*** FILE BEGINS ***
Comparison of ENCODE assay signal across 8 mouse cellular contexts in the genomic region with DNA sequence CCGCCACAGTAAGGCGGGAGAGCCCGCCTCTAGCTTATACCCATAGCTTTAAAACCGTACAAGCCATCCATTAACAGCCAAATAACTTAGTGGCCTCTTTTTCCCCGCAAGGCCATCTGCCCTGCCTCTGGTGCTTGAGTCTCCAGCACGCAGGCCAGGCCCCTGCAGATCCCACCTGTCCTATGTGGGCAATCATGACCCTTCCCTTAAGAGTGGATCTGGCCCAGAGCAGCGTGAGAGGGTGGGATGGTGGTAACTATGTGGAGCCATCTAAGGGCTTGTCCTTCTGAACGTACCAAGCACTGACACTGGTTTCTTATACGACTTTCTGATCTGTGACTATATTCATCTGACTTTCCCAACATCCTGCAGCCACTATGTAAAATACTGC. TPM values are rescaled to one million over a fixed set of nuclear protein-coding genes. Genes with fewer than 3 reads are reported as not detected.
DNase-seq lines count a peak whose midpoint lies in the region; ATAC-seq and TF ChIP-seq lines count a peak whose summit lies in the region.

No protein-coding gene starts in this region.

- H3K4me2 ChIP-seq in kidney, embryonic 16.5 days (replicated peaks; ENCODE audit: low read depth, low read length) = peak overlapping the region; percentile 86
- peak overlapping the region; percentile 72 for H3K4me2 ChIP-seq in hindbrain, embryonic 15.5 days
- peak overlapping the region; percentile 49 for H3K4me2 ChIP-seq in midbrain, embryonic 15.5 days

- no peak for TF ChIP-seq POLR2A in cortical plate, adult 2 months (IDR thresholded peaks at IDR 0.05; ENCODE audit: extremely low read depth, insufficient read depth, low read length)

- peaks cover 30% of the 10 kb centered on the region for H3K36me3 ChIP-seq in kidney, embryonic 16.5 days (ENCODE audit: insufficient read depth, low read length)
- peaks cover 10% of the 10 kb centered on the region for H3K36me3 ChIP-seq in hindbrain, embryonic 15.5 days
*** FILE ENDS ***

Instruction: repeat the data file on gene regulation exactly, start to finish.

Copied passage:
Comparison of ENCODE assay signal across 8 mouse cellular contexts in the genomic region with DNA sequence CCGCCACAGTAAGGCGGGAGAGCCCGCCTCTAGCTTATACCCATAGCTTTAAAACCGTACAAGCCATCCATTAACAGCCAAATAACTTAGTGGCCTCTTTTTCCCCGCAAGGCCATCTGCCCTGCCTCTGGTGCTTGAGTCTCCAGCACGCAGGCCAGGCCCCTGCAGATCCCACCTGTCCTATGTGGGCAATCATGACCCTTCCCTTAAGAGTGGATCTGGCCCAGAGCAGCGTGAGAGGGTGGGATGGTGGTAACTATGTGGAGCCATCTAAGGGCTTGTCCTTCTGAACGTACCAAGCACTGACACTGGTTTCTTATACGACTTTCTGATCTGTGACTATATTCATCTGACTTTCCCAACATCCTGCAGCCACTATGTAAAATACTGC. TPM values are rescaled to one million over a fixed set of nuclear protein-coding genes. Genes with fewer than 3 reads are reported as not detected.
DNase-seq lines count a peak whose midpoint lies in the region; ATAC-seq and TF ChIP-seq lines count a peak whose summit lies in the region.

No protein-coding gene starts in this region.

- H3K4me2 ChIP-seq in kidney, embryonic 16.5 days (replicated peaks; ENCODE audit: low read depth, low read length) = peak overlapping the region; percentile 86
- peak overlapping the region; percentile 72 for H3K4me2 ChIP-seq in hindbrain, embryonic 15.5 days
- peak overlapping the region; percentile 49 for H3K4me2 ChIP-seq in midbrain, embryonic 15.5 days

- no peak for TF ChIP-seq POLR2A in cortical plate, adult 2 months (IDR thresholded peaks at IDR 0.05; ENCODE audit: extremely low read depth, insufficient read depth, low read length)

- peaks cover 30% of the 10 kb centered on the region for H3K36me3 ChIP-seq in kidney, embryonic 16.5 days (ENCODE audit: insufficient read depth, low read length)
- peaks cover 10% of the 10 kb centered on the region for H3K36me3 ChIP-seq in hindbrain, embryonic 15.5 days